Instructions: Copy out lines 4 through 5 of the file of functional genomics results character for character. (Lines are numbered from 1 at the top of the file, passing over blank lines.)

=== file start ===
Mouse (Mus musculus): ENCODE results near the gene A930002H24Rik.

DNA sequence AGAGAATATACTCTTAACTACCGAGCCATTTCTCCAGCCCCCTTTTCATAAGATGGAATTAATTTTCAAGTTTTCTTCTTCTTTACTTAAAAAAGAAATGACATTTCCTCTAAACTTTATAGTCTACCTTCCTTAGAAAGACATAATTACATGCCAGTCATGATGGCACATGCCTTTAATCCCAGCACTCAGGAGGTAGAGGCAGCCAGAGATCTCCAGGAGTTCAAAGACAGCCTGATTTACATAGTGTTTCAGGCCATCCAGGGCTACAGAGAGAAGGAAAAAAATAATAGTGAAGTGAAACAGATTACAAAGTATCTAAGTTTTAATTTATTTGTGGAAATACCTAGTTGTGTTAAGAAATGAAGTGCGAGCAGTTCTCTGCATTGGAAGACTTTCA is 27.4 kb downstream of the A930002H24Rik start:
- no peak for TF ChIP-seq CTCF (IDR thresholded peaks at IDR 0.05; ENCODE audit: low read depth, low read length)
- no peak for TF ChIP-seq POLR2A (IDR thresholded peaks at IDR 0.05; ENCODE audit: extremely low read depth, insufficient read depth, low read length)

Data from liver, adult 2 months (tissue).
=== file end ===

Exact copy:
- no peak for TF ChIP-seq POLR2A (IDR thresholded peaks at IDR 0.05; ENCODE audit: extremely low read depth, insufficient read depth, low read length)

Data from liver, adult 2 months (tissue).